Grilled fig, peach, blue cheese bechamel flatbread

Grilled flatbread of grilled peaches, figs, and blue cheese sauce

Some fruits are just made for the grill. When kissed by the flame and smoke, the tapestries of sugars caramelize into flavors of decadence. Peaches and figs are two such fruits that undergo such a majestic transformation. One the pride of Georgia, and the other, the Mediterranean aphrodisiac enjoyed by the gods. Both come into season later in the summer. Both also pair deliciously with blue cheese.

This recipe is a perfect summertime appetizer. Luscious, radiant, and sensual, it will perk up any cookout gathering. And seriously, who does not love a quick grilled flatbread? Especially one that is complex in flavors and textures. The sweet tang of a reduced balsamic glaze, peppery notes from an arugula salad, the funky and velvety blue cheese bechamel, all are agents of deepness that ultimately help the grilled peaches and figs shine intently. There are many different steps and activities happening at the same time for this recipe. So I recommend making this with some friends. All the better.

Grilled fig, peach flatbread with blue cheese bechamel


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Salad of strawberry, blueberry, tofu and blue cheese

Strawberry, blueberry, tofu, blue cheese, balsamic glaze salad

Red, white, and blue. This salad is a patriot, as well as crisp and refreshing. A seasonal summertime salad that uses these fruits are at their juiciest and more fragrant. Seared tofu, the odd ball in this lot, brings to the dish its subtle flavor but more important, its silky texture. The rich, velvety texture of tofu seems to get overlooked by those that admonish its lack of taste.

The blue cheese and the syrupy sweet yet tangy reduced balsamic glaze tie this fruit salad together. They also drive such depth and umami. So whilst this may seem like a simple fruit-related salad from a distance, it is fully loaded in flavor that is satisfying, yet light. This is a great grill-out companion or a lovely lunch alternative.

Strawberry, blueberry, tofu, blue cheese, balsamic glaze salad


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Sweet and sour balsamic and red wine vinegar braised chicken

balsamic and red wine braised chicken

Chicken – bland, boring, dry, and pedestrian. That sounds like someone I used to know…Times, they are a-changing. Of course chicken sucks when it is cooked inappropriately. So we have to cook it appropriately and in ways that are exciting yet accentuating of its natural essence. This is one such recipe where braised chicken shines and is generously elevated in simple complexity.

Elements of Sicilian-Italian and Asian resonant in this braising liquid. All at once, the chicken’s braising liquid makes lips smack from sourness, sweetness, and spiciness. The balsamic vinegar and red wine vinegar together may sound too intense, but in actuality, when braised they mellow out into a unique bath that will make anyone a fan of this chicken dish. Your taste buds will punch you right back in the face, in a good way.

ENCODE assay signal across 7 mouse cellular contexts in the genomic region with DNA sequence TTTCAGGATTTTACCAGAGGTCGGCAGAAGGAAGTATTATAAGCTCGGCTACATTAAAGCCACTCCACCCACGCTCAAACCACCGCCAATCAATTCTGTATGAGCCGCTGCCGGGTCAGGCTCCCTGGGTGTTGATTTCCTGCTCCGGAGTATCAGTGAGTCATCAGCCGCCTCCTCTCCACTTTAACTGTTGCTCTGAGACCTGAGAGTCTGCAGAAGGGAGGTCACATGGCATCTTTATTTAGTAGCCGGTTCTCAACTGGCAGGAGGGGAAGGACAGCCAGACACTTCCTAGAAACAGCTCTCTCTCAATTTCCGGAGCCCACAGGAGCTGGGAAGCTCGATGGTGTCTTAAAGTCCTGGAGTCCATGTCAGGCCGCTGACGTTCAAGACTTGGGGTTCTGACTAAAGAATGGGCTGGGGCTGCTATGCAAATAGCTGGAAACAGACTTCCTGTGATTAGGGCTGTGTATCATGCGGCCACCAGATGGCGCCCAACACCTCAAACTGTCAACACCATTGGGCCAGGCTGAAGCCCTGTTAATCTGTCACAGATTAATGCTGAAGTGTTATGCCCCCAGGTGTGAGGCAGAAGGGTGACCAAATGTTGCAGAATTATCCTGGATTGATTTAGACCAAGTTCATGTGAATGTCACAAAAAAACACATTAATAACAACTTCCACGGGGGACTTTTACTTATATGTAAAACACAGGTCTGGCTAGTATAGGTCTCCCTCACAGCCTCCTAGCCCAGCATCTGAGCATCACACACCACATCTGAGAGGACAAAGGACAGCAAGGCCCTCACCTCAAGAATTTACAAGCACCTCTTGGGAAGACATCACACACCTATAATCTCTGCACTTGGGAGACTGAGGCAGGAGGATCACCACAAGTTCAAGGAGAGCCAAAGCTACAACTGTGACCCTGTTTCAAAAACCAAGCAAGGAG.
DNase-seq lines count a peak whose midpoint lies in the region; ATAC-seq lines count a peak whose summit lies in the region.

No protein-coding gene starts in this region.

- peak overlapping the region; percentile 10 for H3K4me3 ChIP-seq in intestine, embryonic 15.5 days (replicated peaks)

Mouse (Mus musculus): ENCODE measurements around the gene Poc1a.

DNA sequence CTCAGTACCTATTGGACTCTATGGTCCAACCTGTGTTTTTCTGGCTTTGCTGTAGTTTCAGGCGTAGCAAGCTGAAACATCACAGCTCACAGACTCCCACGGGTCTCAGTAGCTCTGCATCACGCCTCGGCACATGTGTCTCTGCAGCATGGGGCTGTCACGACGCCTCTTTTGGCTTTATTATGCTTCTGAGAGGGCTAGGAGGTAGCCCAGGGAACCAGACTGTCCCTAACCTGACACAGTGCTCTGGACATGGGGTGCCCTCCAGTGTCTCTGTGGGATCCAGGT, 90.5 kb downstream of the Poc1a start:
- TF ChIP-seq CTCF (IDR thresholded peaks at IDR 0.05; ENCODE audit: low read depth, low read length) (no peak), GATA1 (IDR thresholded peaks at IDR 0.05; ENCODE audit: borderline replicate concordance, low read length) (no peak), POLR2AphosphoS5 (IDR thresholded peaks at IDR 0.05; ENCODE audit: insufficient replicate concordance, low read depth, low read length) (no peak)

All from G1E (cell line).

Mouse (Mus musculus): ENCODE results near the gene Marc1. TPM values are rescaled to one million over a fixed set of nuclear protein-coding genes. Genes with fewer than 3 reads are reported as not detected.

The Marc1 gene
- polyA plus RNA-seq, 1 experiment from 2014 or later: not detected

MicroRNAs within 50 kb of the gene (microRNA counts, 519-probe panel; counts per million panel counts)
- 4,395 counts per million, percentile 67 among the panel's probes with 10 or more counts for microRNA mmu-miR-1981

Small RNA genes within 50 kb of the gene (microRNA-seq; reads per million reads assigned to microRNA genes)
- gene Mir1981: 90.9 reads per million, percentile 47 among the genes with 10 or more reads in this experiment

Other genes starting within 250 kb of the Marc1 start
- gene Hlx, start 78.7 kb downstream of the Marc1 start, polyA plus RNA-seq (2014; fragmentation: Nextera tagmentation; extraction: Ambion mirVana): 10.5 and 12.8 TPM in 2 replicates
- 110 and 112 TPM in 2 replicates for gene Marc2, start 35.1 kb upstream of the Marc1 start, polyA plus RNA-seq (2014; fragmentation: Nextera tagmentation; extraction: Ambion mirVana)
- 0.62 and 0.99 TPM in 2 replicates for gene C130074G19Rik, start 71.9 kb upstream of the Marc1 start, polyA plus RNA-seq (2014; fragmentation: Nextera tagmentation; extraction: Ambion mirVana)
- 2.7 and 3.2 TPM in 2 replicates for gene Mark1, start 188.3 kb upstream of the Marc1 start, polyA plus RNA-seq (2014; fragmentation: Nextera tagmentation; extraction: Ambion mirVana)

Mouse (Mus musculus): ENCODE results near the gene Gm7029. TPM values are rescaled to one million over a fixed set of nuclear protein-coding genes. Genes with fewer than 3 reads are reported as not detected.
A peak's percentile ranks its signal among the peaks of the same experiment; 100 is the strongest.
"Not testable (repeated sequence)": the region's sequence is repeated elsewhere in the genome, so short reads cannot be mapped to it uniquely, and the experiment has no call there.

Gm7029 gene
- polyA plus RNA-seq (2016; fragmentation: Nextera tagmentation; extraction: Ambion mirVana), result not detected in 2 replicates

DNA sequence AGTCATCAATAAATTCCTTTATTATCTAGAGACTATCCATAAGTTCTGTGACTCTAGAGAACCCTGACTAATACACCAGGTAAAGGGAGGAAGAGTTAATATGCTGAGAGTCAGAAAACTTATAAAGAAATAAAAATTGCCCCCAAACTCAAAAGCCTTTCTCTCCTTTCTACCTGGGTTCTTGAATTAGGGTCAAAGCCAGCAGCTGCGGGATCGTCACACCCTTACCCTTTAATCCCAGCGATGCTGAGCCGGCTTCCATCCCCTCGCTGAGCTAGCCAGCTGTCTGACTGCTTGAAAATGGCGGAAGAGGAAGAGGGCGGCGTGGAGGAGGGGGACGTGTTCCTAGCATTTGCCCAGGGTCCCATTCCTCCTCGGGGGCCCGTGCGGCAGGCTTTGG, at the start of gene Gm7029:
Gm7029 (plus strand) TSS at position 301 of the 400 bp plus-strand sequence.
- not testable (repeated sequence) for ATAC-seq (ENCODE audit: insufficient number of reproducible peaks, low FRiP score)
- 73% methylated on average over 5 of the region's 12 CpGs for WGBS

sweet sour braised chicken

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Broccoli pesto crostini

Broccoli pesto crostini

I’m sorry to do this to you pesto. You are not only the pride and joy of Genoa, but you are the one of the world’s favorite sauces/pastes. Your versatility is legion and can make mustard jealous in some circles. You are many great things, but one such thing you are not is a super health food.

That is until now that is, and after some bastardization. I’m fascinated with pureeing different items to create different types of pesto beyond the originally famous basil variety. One variation I greatly enjoy, and is packed full of nutrients and benefits, is with broccoli. For this recipe, I recommend sautéing the broccoli with garlic before having it enter its vessel of sharp shredded death. This imparts an extra layer of broccoli flavor, which makes for a tantalizing pesto to gorgeously lather onto bread as crostini. An easy appetizer or starter for when you have company, or bootcamp pre-game.

broccoli pesto


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Old Bay crab pasta with creamy tomato sauce

Old Bay crab pasta with creamy tomato sauce

Crab cakes and football, that’s what Maryland does! Growing up close to the Chesapeake, we grew up enjoying live blue crabs and of course, covered them Old Bay Seasoning. The elixir of life of Baltimore and the delight of any finger licker. This crab pasta dish is an Italian homage to my blue crab plucking days.

A creamy tomato sauce is hijacked with cajun-like flavors: sweet bell peppers, fragrant shallots, vibrant white wine, and of course, plenty of Old Bay Seasoning. Yet, the lump crab meat is the real star and it maintains its essentialness when paired brilliantly with this lively and luscious tomato sauce. This is a splendid pasta to serve on a humid spring or summer evening. I’d also recommend eating this outdoors, all the better.